# Selecting the Best Centrifugal Pump for a System.

A centrifugal pump will operate by pumping as much fluid as it can and the amount of fluid transferred by the pump is a function of the resistance to flow, the amount of flow that can enter the pump and the physical capacity of the pump. As a centrifugal pump tends to not have any controls or sensors and as such, the pump will transfer fluid without regard for the required or design system flow or pressure requirement.

A classic example is a system which includes a filter. It was noted earlier that the flow rate produced by the pump is a function of system resistance. The system flow rate can vary considerably when the filter is new or clean compared to when the filter is dirty. The difference in pressure drops across the filter when clean vs dirty could be in the region of around 1.0 bar or higher. If transporting water at around 15 oC, this equates to around 10 m fluid. It may or may not seem significant or cause for any concern, however in a system that is designed to produce around 2.0 bar (20 m fluid), this pressure change is substantial.

Let’s consider an example scenario as shown in Figure 1. This system is required to provide a demand flow rate 100 m3/h. The system has been modelled and the pump has been sized. The pump exhibits a duty pressure rise of 10.0 m fluid (32.8 ft fluid) based on this design flow rate.

Figure 1: Pump sized at 100m3/h.

The pump may now be selected based on the calculated operating conditions and fluid physical properties. The pump selected must therefore be capable of overcoming the pressure losses incurred within the system, in this case, 10.0 m fluid based on the filter being clean or new.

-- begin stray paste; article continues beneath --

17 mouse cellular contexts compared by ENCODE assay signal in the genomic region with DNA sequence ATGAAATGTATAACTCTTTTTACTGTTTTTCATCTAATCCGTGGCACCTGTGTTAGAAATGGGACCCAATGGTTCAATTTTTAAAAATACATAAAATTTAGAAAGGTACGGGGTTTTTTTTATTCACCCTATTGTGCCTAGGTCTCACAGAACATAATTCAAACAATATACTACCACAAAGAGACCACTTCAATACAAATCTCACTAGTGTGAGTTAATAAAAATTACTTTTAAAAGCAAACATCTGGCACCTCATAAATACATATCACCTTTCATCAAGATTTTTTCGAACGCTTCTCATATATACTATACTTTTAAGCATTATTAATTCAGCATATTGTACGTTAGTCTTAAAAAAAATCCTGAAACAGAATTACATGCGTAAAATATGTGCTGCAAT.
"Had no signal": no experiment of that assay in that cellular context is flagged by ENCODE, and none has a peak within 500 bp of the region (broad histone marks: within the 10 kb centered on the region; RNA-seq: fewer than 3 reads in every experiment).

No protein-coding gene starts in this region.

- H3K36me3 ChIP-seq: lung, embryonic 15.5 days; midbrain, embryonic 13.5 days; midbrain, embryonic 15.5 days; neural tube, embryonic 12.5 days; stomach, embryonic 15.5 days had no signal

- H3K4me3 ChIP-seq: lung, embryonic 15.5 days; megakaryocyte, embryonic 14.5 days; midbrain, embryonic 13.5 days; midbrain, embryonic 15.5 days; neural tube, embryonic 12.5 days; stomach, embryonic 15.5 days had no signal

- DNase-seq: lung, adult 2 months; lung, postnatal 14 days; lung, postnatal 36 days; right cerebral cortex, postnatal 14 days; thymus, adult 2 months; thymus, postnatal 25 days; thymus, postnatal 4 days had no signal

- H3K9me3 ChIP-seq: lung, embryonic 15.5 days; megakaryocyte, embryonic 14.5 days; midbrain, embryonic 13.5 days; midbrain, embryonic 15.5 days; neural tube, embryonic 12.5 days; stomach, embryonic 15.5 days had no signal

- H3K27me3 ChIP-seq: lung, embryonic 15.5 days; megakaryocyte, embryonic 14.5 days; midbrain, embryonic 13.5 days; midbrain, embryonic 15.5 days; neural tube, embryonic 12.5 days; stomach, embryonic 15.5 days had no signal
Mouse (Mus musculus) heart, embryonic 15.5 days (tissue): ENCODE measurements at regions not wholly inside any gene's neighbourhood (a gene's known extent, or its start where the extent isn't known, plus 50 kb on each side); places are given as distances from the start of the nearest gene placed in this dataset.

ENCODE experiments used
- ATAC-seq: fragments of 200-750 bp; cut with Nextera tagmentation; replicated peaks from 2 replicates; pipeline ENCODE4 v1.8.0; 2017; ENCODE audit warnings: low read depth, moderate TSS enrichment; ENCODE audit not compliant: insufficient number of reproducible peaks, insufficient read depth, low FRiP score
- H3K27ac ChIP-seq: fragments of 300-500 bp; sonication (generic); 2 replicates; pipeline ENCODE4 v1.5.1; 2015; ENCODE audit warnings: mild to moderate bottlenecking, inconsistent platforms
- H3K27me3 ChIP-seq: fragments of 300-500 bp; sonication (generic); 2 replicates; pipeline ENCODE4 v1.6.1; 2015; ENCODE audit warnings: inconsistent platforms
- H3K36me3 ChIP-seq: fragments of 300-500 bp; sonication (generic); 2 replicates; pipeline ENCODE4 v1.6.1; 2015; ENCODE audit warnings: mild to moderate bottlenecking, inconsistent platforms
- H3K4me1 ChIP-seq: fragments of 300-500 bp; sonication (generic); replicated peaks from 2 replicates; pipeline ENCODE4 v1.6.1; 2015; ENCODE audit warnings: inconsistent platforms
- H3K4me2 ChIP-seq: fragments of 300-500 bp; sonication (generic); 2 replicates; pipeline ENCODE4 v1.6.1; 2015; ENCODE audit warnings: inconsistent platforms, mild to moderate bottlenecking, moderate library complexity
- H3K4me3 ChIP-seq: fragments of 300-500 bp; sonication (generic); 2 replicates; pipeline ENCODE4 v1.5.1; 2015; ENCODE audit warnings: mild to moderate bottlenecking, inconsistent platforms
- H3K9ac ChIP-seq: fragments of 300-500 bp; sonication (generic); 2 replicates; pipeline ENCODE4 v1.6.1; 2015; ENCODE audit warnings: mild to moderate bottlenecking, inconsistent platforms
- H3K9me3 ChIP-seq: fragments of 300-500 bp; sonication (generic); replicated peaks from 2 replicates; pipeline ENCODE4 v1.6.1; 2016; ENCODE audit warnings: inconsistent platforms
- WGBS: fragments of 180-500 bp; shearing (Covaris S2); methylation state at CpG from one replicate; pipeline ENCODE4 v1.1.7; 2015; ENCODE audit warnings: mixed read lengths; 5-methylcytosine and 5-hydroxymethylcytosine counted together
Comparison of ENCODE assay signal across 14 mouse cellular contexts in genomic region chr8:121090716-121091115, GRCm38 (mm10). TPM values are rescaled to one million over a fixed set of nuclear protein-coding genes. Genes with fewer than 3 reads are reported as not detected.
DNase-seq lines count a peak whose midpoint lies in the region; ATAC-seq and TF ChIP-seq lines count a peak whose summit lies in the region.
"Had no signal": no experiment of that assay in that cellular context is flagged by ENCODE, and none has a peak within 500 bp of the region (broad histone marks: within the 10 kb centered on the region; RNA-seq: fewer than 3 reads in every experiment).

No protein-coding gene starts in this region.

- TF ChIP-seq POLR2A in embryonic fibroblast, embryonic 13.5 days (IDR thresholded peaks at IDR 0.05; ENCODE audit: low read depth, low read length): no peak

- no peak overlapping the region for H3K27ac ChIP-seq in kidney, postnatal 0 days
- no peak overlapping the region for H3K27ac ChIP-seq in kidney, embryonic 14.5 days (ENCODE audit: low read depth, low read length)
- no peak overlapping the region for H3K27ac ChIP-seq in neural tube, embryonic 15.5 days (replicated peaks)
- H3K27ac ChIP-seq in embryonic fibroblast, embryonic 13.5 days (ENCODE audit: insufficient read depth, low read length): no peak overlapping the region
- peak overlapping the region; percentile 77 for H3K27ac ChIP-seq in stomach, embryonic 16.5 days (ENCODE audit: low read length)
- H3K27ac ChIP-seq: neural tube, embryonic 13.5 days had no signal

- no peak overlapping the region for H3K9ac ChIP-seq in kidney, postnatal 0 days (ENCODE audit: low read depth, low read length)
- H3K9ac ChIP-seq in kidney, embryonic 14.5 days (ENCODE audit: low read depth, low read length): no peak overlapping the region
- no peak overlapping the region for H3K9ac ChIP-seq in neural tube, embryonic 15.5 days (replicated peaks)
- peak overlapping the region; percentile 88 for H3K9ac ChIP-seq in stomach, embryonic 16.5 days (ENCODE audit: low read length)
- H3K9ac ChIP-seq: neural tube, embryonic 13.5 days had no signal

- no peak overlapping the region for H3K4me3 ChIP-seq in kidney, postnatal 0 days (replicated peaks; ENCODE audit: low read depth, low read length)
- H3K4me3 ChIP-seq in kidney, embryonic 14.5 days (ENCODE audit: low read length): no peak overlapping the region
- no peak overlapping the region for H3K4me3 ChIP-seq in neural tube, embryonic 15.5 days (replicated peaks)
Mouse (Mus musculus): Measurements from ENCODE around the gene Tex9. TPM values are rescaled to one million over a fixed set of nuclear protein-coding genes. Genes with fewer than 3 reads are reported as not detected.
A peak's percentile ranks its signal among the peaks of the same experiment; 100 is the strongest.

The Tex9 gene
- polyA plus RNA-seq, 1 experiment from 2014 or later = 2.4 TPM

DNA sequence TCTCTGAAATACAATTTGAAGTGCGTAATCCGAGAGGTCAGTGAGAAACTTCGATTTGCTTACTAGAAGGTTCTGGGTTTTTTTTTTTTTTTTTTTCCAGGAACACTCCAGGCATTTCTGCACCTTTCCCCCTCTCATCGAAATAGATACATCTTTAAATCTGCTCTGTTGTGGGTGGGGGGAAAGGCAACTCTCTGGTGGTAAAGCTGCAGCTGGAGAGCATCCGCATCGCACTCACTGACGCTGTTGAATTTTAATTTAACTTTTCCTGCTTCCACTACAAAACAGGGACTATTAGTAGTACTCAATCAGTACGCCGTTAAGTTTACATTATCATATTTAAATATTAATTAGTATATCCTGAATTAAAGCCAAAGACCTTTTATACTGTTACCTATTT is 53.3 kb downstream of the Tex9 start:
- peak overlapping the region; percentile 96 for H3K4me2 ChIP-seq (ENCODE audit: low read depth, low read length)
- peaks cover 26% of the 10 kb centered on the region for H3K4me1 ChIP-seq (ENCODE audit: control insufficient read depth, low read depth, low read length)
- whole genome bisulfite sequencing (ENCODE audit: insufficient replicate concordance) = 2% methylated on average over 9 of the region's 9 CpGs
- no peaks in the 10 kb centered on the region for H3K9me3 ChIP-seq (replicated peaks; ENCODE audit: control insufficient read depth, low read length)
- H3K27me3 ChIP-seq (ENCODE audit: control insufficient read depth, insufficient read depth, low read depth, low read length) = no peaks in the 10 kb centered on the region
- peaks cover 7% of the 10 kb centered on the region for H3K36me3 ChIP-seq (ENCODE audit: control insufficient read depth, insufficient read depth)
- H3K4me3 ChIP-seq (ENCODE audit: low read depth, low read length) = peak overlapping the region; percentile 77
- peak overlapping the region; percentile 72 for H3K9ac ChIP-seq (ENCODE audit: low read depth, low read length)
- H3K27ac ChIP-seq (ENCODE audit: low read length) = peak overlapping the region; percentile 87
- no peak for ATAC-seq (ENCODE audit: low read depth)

Figure 2 shows the system modelled with a manufacturer’s pump which has been selected based on the design operating conditions calculated in Figure 1. Once again, the filter is included on the basis it is clean and exhibits a pressure loss of 3.5 m fluid.

Figure 2: Vendor Pump Duty at 100m3/h with clean filter.

Let’s now consider a build-up of debris in the filter. Figure 3 once again shows the same system however, in this case, the filter is now dirty and exhibits a pressure loss of 12.9 m fluid (1.26 bar).

Figure 3: Pump Duty at 100m3/h with dirty filter.

As a designer, it would be necessary to size and select a pump capable of fulfilling the requirements of both operating conditions, i.e., 100 m3/h at 10.0 m fluid and 100 m3/h at 19.4 m fluid (63.6 ft fluid).

Another point worth noting here is, the pump net positive suction head required (NPSHr) will also need consideration as when the pressure losses increase as the filter gets dirty, the NPSHa will reduce. We therefore need to ensure we have sufficient NPSHa for the pump selected.

It may take some recalculation of the system losses for the various operating conditions in order to select a suitable pump for the application. In any case, the pump selected should operate within the range of 50 to 120% of the best efficiency point (BEP).

References:

1. Pumps & Systems